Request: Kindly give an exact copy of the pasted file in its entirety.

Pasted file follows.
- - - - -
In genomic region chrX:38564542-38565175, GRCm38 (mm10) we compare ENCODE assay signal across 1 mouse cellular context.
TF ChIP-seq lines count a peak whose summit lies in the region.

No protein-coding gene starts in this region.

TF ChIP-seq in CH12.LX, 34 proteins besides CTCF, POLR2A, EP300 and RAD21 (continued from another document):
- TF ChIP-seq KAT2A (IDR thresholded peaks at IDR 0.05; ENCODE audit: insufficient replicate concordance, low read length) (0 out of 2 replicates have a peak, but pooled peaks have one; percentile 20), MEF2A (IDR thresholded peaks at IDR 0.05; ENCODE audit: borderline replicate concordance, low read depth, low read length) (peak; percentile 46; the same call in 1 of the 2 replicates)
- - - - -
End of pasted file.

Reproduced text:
In genomic region chrX:38564542-38565175, GRCm38 (mm10) we compare ENCODE assay signal across 1 mouse cellular context.
TF ChIP-seq lines count a peak whose summit lies in the region.

No protein-coding gene starts in this region.

TF ChIP-seq in CH12.LX, 34 proteins besides CTCF, POLR2A, EP300 and RAD21 (continued from another document):
- TF ChIP-seq KAT2A (IDR thresholded peaks at IDR 0.05; ENCODE audit: insufficient replicate concordance, low read length) (0 out of 2 replicates have a peak, but pooled peaks have one; percentile 20), MEF2A (IDR thresholded peaks at IDR 0.05; ENCODE audit: borderline replicate concordance, low read depth, low read length) (peak; percentile 46; the same call in 1 of the 2 replicates)